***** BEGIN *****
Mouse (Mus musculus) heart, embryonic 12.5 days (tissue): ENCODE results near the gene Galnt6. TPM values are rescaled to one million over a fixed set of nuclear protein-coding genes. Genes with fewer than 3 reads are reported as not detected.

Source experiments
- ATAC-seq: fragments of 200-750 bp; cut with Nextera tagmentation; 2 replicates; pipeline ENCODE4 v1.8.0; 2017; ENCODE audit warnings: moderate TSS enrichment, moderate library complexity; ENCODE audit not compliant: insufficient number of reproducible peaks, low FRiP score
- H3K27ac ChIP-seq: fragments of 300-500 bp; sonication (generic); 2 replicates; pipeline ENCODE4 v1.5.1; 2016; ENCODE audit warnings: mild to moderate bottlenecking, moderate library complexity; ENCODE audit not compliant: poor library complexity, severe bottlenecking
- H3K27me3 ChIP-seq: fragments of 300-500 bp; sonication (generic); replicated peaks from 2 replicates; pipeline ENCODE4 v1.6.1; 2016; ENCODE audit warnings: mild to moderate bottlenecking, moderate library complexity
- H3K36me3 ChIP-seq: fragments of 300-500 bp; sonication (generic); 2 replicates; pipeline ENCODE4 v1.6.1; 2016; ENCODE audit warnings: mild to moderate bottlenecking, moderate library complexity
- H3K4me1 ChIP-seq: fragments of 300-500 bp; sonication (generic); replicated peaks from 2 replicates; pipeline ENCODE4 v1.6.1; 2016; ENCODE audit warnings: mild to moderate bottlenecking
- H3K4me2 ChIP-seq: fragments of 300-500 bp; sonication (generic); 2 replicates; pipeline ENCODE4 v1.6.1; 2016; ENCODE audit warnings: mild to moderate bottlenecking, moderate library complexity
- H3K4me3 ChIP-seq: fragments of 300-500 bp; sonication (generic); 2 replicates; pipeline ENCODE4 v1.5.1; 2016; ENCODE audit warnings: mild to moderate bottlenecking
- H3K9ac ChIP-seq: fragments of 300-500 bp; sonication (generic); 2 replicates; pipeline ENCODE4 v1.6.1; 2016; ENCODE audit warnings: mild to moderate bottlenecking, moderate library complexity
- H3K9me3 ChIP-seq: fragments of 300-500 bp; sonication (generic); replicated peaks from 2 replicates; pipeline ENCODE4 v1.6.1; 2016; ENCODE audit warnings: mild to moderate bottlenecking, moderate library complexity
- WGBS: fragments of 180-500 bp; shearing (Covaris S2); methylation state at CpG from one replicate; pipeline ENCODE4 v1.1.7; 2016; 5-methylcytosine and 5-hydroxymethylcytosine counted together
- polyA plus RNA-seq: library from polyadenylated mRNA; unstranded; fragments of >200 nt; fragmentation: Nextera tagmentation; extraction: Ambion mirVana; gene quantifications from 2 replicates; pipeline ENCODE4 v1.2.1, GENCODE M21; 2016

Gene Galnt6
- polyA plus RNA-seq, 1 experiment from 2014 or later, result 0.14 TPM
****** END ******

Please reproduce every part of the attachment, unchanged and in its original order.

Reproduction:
Mouse (Mus musculus) heart, embryonic 12.5 days (tissue): ENCODE results near the gene Galnt6. TPM values are rescaled to one million over a fixed set of nuclear protein-coding genes. Genes with fewer than 3 reads are reported as not detected.

Source experiments
- ATAC-seq: fragments of 200-750 bp; cut with Nextera tagmentation; 2 replicates; pipeline ENCODE4 v1.8.0; 2017; ENCODE audit warnings: moderate TSS enrichment, moderate library complexity; ENCODE audit not compliant: insufficient number of reproducible peaks, low FRiP score
- H3K27ac ChIP-seq: fragments of 300-500 bp; sonication (generic); 2 replicates; pipeline ENCODE4 v1.5.1; 2016; ENCODE audit warnings: mild to moderate bottlenecking, moderate library complexity; ENCODE audit not compliant: poor library complexity, severe bottlenecking
- H3K27me3 ChIP-seq: fragments of 300-500 bp; sonication (generic); replicated peaks from 2 replicates; pipeline ENCODE4 v1.6.1; 2016; ENCODE audit warnings: mild to moderate bottlenecking, moderate library complexity
- H3K36me3 ChIP-seq: fragments of 300-500 bp; sonication (generic); 2 replicates; pipeline ENCODE4 v1.6.1; 2016; ENCODE audit warnings: mild to moderate bottlenecking, moderate library complexity
- H3K4me1 ChIP-seq: fragments of 300-500 bp; sonication (generic); replicated peaks from 2 replicates; pipeline ENCODE4 v1.6.1; 2016; ENCODE audit warnings: mild to moderate bottlenecking
- H3K4me2 ChIP-seq: fragments of 300-500 bp; sonication (generic); 2 replicates; pipeline ENCODE4 v1.6.1; 2016; ENCODE audit warnings: mild to moderate bottlenecking, moderate library complexity
- H3K4me3 ChIP-seq: fragments of 300-500 bp; sonication (generic); 2 replicates; pipeline ENCODE4 v1.5.1; 2016; ENCODE audit warnings: mild to moderate bottlenecking
- H3K9ac ChIP-seq: fragments of 300-500 bp; sonication (generic); 2 replicates; pipeline ENCODE4 v1.6.1; 2016; ENCODE audit warnings: mild to moderate bottlenecking, moderate library complexity
- H3K9me3 ChIP-seq: fragments of 300-500 bp; sonication (generic); replicated peaks from 2 replicates; pipeline ENCODE4 v1.6.1; 2016; ENCODE audit warnings: mild to moderate bottlenecking, moderate library complexity
- WGBS: fragments of 180-500 bp; shearing (Covaris S2); methylation state at CpG from one replicate; pipeline ENCODE4 v1.1.7; 2016; 5-methylcytosine and 5-hydroxymethylcytosine counted together
- polyA plus RNA-seq: library from polyadenylated mRNA; unstranded; fragments of >200 nt; fragmentation: Nextera tagmentation; extraction: Ambion mirVana; gene quantifications from 2 replicates; pipeline ENCODE4 v1.2.1, GENCODE M21; 2016

Gene Galnt6
- polyA plus RNA-seq, 1 experiment from 2014 or later, result 0.14 TPM